Praise for our writing is encouraging and despite all the rejections and disappointments we may get (and we will), we can always refer to the times when we have been given those small words of hope. It’s little things like these that keep us going.

What keeps you going as a writer? What is the nicest thing someone has said to you about your writing? Do you have toxic people in your life? Do you find it difficult to send your work out?

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Image courtesy of Pixabay

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Life Lessons, Writing

Writers: Did You Ever Say ‘I Quit?

When it comes to writing have I ever said ‘I quit?’ Absolutely! So many times over the years, in fact I’ve lost count. Every time I feel like throwing in the towel over this whole writing thing, it is always because of one reason above all others; the feeling that I am never good enough. Self-doubt gradually creeps in and takes over all reasoning. This in turn leads to depression and eating a whole lot of chocolate to make me feel better.

The reason I encounter those self-doubts to begin with is simply because I compare myself to other writers. I read the end result of all their years of hard work in a finished product and know I can never write like that. I can read pages or paragraphs of beautiful description and feel way out of my league. I see other people’s success as authors – all the books they have published and their many loyal readers, and I think of all the work that is required to get to that level. Yes, it can be very depressing and even in recent months I’ve encountered it once again. As timing would have it, I read a blog post by Kristen Lamb recently regarding this very issue.

The thing is that despite all of this, I keep coming back to writing. Why? I guess it’s because I can’t turn my imagination off. I think of other ‘real’ jobs I could be doing instead, but I have characters in my head that speak to me, wanting their stories to be told (yes, that’s cloud cuckoo-land right there). Writing is my creative outlet and the best way I know how to communicate to others (I’m uncomfortable talking to people).

These days, when I begin to compare myself to other writers I may feel down in the dumps for a little while, but I learn from it and move on. I find that by seeing other people’s success it helps to motivate me to keep on going. And that can only be a good thing. 😉

Did you ever say ‘I quit’? What happened to make you come back to writing? Do you feel like giving up because you’re not ‘good enough’? Do you learn from other writer’s success?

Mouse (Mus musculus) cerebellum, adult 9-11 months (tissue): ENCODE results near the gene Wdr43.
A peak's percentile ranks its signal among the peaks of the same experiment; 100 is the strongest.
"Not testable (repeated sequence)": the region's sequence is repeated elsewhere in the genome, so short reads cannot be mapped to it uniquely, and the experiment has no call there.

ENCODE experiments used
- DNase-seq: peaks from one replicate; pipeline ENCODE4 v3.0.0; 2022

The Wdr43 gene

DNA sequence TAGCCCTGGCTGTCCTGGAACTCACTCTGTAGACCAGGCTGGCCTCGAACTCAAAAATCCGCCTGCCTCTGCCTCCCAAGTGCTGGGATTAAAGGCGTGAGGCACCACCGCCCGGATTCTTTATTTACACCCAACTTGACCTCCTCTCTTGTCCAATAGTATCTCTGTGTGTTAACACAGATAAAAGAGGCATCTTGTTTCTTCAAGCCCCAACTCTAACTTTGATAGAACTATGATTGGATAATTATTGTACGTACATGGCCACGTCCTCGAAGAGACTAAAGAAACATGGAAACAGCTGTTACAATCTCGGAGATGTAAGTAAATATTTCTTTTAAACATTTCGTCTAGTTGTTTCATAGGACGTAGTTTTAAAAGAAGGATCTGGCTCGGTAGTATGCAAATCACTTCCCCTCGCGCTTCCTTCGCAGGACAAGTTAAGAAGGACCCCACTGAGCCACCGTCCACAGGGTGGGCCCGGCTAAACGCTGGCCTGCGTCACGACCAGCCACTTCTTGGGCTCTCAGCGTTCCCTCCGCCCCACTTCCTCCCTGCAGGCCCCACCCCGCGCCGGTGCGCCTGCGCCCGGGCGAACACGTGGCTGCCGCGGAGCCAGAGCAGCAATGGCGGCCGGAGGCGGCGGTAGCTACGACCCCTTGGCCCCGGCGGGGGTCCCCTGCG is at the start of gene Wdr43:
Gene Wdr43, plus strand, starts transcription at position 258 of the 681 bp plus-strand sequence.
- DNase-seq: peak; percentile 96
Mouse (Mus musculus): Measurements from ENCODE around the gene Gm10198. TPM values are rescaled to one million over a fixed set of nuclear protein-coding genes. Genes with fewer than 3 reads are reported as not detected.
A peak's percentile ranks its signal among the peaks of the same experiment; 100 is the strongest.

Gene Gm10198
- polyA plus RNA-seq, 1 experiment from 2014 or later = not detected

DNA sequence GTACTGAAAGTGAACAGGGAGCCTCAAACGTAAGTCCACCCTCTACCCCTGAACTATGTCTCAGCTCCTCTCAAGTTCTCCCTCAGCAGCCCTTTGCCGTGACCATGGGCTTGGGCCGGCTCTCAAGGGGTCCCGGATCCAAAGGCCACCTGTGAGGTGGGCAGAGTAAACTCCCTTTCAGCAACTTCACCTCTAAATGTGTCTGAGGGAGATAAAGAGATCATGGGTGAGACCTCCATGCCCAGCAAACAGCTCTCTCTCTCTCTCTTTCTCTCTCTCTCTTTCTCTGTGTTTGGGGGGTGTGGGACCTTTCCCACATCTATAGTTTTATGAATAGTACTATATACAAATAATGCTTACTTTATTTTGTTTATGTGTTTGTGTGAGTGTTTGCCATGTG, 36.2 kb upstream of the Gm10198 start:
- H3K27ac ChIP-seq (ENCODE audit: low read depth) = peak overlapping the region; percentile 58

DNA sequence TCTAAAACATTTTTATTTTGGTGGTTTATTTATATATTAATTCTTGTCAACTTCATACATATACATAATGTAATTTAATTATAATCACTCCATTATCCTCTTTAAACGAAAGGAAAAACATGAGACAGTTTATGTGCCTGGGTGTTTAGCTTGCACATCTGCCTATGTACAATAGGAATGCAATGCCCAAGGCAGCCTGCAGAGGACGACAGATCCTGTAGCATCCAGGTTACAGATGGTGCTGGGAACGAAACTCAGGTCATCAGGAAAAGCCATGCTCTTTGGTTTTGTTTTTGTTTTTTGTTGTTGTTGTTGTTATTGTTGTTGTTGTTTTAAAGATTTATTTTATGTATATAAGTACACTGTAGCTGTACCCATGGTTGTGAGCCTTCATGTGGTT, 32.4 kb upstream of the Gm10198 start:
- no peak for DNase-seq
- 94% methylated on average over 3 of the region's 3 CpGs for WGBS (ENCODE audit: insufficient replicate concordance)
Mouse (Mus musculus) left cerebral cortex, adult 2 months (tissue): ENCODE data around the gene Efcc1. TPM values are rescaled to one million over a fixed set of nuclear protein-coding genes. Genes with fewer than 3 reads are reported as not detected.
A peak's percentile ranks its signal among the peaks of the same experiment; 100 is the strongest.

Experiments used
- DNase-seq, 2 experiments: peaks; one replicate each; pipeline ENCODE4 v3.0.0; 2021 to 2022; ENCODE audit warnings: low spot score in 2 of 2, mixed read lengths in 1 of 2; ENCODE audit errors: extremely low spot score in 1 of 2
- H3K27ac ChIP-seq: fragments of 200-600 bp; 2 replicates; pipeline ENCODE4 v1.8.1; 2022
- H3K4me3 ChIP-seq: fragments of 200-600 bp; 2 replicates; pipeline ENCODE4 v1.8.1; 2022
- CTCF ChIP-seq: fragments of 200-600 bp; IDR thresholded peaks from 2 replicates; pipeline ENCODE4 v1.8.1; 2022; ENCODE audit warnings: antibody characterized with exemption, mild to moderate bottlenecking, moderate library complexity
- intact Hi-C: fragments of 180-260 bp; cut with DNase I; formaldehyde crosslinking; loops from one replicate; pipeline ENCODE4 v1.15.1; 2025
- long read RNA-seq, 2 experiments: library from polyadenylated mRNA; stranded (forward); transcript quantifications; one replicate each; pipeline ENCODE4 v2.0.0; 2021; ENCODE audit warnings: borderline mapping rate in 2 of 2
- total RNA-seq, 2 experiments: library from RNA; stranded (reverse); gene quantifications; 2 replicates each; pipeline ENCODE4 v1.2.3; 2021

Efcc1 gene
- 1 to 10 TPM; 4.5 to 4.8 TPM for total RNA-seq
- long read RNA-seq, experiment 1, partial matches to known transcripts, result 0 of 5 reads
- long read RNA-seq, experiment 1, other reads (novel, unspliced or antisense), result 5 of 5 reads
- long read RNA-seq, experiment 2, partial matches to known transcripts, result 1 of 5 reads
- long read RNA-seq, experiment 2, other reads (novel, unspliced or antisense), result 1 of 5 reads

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Image courtesy of Pixabay

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This Writer's Life, Writing

Writing Within Toxic Relationships.

Since finishing my University studies, I took a well-deserved break. However, that break has since made my return to writing become a very slow journey. It has left me questioning my motivations and wonder if I really want to do this writing gig anymore. The simple answer is yes, it is who I am; yet I’ve become to realise that what is holding me back is a complete lack of self-confidence, brought about by toxic relationships.

Toxic relationships can happen in the form of friends, and although painful, it is easier to keep such relationships at a distance. However, toxic relationships in the form of family can be an even tougher challenge.

A few years after I left school, my mother laughed at the idea when I told her I always wanted to be a writer. To this day she insists I never knew what I wanted to do when I left school; either she refuses to listen or refuses to accept my career choice and who I really am (after all, ‘there’s no money in the arts’). She also insists that ‘you never had any self -confidence’. I hear it over and over again – the trouble is when you get told a lie often enough, you begin to believe it.

Despite how this all sounds, I’m not bagging out my mother; I’m only trying to demonstrate that some people (and often those closest to you) can destroy our self-esteem without even realising it. We want our family and friends to be proud of our achievements and support us in what we do, yet their good intentions to protect us from getting ourselves hurt can often backfire. We reach a certain age where we’re old enough to make our own decisions and learn from our own mistakes; this is what life is all about. Why should we let someone else’s opinions rule our lives?